Supporting and enhancing the evolving role of MSLs
By Jill Padgett, EdD
Medical science liaisons (MSLs) play an essential and prominent role in the pharmaceutical industry. They form a link between pharmaceutical companies and the medical community, working to ensure that information about new drugs and treatments is disseminated accurately and effectively.
The pace of medical research that we’re experiencing currently will lead to increased frequency of product launches, more multi-indication brands, and a strong focus on rare disease and specialty care. As a result, the market landscape and corresponding needs of HCPs are becoming increasingly complex. Indeed, in cases such as those involving rare diseases — where there may be only a small number of specialists — HCPs will place greater reliance on MSLs as a primary resource with respect to innovative therapies.
The landscape is changing in other ways, too. The pandemic has only accelerated the already sizable shift to digital communications. And with the increasingly fast-paced nature of society in general, time-crunched HCPs can be more difficult to engage.
To support the various market changes, the scope of the average MSL function will expand. This article explores the evolving role of MSLs and their value for biopharmaceutical companies, and examines how best to utilize their expertise.
The impact of rare disease on MSLs
A key driver of change is the escalation of therapies in the field of rare diseases. This is accompanied by accelerated timelines as companies rush to get products to market. The increased complexity and urgency can lead to knowledge and communication gaps that MSLs are uniquely poised to bridge. They act as trusted sources for KOLs and HCPs who are facing a range of challenges, including inconsistencies in, and approaches to, care.
Additionally, when it comes to rare disease, there is often minimal data available and few KOLs to consult. This is an area where the MSL role has expanded. They now play a key part in helping to cultivate KOL influencers. There are also other players that MSLs will need to identify because oftentimes, different stakeholders or experts are involved in a patient’s treatment. The MSL’s role now involves understanding what each of those different stakeholders provides in the patient journey, what they need based on their own knowledge of the disease, and their insights and perspectives on the patient’s care.
MSLs must be able to identify major influencers and handle diverse conversations with each stakeholder. They need to simultaneously take on a holistic and micro view of issues, and be able to draw key insights that are most important for the pharmaceutical company.
Another trend driven by the prevalence of rare disease treatments is the need for MSLs to be well-versed in pharmacogenomics, which studies the impact of genetics on patients’ response to medications. This can affect small populations, and knowledge of pharmacogenomics can help MSLs personalize conversations with HCPs and increase confidence in a particular therapy based on how patients are expected to respond.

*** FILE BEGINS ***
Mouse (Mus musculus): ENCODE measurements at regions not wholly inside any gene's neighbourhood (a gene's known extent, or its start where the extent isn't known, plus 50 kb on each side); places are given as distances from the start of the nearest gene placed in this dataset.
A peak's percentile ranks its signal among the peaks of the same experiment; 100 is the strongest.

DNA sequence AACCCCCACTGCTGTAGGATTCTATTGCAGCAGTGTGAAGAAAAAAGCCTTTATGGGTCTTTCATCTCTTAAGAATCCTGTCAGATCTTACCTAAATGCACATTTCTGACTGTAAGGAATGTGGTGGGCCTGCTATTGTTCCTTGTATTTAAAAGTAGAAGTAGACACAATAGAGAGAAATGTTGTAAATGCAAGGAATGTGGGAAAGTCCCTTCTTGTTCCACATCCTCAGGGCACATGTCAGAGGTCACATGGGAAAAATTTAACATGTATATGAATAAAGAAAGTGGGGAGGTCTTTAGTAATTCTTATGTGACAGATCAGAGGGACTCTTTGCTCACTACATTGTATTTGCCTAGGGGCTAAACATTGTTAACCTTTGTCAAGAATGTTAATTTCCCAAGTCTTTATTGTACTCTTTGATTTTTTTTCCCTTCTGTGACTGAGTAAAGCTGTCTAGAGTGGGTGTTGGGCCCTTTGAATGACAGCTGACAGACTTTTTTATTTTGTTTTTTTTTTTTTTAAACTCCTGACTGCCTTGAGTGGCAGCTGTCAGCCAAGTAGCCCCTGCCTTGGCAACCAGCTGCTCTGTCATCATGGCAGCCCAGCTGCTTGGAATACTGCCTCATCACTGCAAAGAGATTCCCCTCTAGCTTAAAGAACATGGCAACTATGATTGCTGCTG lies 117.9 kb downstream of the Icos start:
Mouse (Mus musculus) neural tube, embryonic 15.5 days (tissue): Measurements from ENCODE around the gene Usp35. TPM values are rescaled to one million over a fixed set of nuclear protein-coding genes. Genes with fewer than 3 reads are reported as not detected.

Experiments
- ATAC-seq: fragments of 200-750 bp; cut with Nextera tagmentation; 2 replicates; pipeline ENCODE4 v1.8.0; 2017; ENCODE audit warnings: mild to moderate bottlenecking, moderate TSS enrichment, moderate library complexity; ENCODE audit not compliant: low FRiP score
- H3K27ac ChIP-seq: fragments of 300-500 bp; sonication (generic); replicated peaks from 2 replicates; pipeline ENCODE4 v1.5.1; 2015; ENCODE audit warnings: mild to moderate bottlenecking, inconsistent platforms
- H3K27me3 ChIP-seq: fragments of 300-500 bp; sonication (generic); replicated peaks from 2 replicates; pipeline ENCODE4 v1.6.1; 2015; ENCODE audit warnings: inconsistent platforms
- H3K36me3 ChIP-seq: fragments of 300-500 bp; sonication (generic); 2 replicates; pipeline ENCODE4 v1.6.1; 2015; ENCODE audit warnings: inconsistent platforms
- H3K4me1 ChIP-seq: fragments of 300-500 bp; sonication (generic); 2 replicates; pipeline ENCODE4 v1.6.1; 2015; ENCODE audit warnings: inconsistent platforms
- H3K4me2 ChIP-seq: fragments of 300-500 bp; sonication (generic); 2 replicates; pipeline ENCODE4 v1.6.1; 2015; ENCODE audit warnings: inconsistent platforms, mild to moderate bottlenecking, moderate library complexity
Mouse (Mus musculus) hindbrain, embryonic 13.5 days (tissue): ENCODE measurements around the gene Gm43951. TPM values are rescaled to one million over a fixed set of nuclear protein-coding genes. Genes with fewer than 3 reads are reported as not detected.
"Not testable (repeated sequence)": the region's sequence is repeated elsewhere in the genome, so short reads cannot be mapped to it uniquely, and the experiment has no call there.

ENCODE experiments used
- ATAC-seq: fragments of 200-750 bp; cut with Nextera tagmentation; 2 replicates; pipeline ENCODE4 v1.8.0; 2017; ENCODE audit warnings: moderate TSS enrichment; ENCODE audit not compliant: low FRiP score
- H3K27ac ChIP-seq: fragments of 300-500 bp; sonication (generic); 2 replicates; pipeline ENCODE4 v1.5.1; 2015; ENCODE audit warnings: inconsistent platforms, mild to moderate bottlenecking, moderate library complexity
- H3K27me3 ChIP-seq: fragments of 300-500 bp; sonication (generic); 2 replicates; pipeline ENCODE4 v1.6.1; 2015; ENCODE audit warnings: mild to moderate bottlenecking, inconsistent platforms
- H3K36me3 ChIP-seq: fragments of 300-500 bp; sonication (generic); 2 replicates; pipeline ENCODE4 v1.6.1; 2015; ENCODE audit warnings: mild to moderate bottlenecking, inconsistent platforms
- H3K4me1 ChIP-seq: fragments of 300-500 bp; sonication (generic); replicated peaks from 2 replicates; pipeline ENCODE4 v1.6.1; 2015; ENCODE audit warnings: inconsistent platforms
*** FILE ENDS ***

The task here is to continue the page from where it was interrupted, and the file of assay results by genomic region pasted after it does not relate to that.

Typically, pharmacogenomics is not a part of an MSL training curriculum, depending on what therapeutic areas they’re working in. However, in rare diseases, it is a critical component of MSL development. In addition to learning about pharmacogenomics, MSLs must also become knowledgeable in personalized medicine, pharmacoeconomics, and evidence-based medicine. With fewer KOLs, they play an important role in educating HCPs and providing in-depth knowledge on these topics.
Building connections that make better health happen
The MSL role is changing from a practical standpoint, too. HCPs, KOLs, and other stakeholders in the field are rapidly shifting toward digital communications. MSLs need to adapt their approach to avoid missing out on timely and effective collaboration opportunities. This might involve an expanded suite of digital tools, increased personalization, or testing various hybrid communication methods.
Post-pandemic, many KOLs have grown accustomed to the virtual environment, some still prefer in-person meetings, while others favor a mixture. To communicate effectively, MSLs must be more versatile, technically savvy, and armed with the necessary digital assets. One way to help MSLs navigate new communication methods is for pharmaceutical companies to ensure they have all the digital tools (e.g., slide decks and digital brochures) and corresponding training necessary to carry out their jobs effectively.
What’s more, many stakeholders today are multidisciplinary as the integration of commercial, medical, and market access teams continue to proliferate within biopharma companies. This means MSLs must tailor their approach to consider multiple viewpoints within the same conversation. In the same vein, MSLs are becoming more closely involved in understanding unmet patient needs.